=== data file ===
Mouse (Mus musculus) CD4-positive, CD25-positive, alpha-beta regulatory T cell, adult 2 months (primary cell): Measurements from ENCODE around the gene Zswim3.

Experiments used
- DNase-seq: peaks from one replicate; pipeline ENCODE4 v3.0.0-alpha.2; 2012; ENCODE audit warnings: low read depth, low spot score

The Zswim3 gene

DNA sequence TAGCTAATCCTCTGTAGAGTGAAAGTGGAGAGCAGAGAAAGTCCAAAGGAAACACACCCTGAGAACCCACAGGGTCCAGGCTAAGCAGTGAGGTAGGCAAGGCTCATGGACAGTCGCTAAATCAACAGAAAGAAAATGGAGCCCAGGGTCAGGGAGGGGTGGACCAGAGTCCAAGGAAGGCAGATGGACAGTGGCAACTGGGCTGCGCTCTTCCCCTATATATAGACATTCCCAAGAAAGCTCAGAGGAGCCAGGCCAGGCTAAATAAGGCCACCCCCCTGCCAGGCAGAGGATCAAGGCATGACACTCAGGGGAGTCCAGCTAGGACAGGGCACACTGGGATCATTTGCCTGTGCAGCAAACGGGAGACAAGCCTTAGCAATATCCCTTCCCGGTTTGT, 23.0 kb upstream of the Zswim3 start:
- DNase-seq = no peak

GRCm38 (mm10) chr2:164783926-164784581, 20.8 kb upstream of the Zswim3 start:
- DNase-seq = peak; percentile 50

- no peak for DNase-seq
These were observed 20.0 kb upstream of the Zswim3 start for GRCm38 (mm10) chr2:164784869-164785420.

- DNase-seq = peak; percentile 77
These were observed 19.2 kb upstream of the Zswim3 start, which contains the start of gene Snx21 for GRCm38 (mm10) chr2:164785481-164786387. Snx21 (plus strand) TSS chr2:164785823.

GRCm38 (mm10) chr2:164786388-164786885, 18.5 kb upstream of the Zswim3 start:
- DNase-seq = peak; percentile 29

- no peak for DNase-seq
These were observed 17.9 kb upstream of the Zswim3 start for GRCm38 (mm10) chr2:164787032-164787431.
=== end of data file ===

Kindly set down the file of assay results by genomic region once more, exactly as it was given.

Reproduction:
Mouse (Mus musculus) CD4-positive, CD25-positive, alpha-beta regulatory T cell, adult 2 months (primary cell): Measurements from ENCODE around the gene Zswim3.

Experiments used
- DNase-seq: peaks from one replicate; pipeline ENCODE4 v3.0.0-alpha.2; 2012; ENCODE audit warnings: low read depth, low spot score

The Zswim3 gene

DNA sequence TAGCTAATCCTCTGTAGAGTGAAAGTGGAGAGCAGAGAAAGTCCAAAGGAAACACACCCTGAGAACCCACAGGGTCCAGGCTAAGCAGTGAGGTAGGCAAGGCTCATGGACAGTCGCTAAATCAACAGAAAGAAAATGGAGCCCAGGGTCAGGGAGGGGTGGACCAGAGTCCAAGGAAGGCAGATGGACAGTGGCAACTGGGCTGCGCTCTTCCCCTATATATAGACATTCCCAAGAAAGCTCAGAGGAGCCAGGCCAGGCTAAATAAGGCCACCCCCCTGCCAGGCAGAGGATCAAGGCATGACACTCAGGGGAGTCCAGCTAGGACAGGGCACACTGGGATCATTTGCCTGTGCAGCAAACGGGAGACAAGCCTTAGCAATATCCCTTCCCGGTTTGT, 23.0 kb upstream of the Zswim3 start:
- DNase-seq = no peak

GRCm38 (mm10) chr2:164783926-164784581, 20.8 kb upstream of the Zswim3 start:
- DNase-seq = peak; percentile 50

- no peak for DNase-seq
These were observed 20.0 kb upstream of the Zswim3 start for GRCm38 (mm10) chr2:164784869-164785420.

- DNase-seq = peak; percentile 77
These were observed 19.2 kb upstream of the Zswim3 start, which contains the start of gene Snx21 for GRCm38 (mm10) chr2:164785481-164786387. Snx21 (plus strand) TSS chr2:164785823.

GRCm38 (mm10) chr2:164786388-164786885, 18.5 kb upstream of the Zswim3 start:
- DNase-seq = peak; percentile 29

- no peak for DNase-seq
These were observed 17.9 kb upstream of the Zswim3 start for GRCm38 (mm10) chr2:164787032-164787431.